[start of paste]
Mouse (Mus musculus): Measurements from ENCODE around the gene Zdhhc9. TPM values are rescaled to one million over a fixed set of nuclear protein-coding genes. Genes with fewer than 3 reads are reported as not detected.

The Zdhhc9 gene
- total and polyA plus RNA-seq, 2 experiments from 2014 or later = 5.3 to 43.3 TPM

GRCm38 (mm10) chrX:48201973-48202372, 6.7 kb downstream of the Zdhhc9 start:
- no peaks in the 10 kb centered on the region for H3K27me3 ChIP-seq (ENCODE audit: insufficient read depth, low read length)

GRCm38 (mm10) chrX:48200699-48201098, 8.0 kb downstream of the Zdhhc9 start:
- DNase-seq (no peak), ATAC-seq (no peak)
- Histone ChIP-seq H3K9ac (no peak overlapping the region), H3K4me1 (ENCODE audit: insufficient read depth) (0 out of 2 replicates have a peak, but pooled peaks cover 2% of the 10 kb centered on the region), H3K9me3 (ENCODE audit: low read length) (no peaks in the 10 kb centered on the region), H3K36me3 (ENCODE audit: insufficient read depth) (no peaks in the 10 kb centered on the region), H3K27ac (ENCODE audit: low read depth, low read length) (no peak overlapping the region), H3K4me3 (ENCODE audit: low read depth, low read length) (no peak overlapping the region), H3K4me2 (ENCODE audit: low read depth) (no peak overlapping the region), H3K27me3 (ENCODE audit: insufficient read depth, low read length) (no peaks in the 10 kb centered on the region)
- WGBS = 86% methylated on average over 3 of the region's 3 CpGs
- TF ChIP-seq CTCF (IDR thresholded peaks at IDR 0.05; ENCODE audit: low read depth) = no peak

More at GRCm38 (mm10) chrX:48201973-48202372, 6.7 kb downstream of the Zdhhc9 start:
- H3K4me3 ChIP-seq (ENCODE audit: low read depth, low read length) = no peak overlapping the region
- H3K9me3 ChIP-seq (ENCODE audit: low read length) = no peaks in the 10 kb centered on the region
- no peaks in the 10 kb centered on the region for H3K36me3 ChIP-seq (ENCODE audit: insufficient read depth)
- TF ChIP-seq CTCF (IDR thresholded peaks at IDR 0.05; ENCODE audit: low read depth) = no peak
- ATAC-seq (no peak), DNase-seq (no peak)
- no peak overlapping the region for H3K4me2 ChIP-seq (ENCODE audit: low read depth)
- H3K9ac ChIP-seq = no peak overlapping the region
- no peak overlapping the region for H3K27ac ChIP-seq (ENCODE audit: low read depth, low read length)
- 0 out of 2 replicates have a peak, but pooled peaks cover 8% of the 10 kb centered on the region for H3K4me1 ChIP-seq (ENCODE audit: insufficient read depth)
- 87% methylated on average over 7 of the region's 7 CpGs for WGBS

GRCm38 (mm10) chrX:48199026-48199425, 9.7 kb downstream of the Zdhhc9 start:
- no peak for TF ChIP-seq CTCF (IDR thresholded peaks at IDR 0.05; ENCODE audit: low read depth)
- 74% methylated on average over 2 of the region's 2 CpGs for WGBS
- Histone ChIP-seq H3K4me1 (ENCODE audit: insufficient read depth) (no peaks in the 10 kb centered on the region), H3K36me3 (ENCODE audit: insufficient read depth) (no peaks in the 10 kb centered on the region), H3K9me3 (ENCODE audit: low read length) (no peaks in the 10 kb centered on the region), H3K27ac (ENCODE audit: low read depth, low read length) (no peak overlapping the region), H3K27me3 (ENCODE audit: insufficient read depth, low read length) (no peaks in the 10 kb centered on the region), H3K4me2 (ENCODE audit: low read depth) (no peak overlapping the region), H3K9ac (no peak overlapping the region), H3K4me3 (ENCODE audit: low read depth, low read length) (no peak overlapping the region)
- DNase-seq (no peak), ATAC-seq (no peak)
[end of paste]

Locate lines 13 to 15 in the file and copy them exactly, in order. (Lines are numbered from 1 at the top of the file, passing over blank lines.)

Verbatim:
- H3K9me3 ChIP-seq (ENCODE audit: low read length) = no peaks in the 10 kb centered on the region
- no peaks in the 10 kb centered on the region for H3K36me3 ChIP-seq (ENCODE audit: insufficient read depth)
- TF ChIP-seq CTCF (IDR thresholded peaks at IDR 0.05; ENCODE audit: low read depth) = no peak